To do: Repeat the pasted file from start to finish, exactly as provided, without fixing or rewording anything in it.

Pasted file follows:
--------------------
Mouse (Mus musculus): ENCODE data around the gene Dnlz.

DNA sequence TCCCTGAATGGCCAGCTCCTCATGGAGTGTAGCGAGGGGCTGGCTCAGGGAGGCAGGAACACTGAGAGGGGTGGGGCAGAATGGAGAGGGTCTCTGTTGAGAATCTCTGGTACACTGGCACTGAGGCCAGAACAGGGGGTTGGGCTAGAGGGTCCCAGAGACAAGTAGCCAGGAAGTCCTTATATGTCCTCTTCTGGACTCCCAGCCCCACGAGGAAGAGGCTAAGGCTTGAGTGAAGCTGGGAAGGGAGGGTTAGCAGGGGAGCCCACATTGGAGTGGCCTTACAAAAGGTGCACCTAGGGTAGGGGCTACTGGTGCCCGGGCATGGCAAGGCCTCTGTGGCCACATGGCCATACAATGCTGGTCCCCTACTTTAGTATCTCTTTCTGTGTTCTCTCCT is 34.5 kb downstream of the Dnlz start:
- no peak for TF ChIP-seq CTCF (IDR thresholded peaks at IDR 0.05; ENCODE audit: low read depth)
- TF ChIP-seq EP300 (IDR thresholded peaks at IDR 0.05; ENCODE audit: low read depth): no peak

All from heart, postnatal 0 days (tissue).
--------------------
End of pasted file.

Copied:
Mouse (Mus musculus): ENCODE data around the gene Dnlz.

DNA sequence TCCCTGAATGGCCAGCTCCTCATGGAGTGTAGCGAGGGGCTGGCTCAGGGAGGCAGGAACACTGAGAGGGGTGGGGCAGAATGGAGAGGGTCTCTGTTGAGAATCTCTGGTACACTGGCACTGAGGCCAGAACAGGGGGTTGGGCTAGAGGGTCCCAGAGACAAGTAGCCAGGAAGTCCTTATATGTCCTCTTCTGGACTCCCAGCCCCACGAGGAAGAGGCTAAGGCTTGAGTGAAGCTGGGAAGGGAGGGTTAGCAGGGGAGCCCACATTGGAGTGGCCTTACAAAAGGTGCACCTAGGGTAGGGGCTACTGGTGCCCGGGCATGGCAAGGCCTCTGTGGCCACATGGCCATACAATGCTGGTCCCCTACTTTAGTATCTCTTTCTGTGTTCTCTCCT is 34.5 kb downstream of the Dnlz start:
- no peak for TF ChIP-seq CTCF (IDR thresholded peaks at IDR 0.05; ENCODE audit: low read depth)
- TF ChIP-seq EP300 (IDR thresholded peaks at IDR 0.05; ENCODE audit: low read depth): no peak

All from heart, postnatal 0 days (tissue).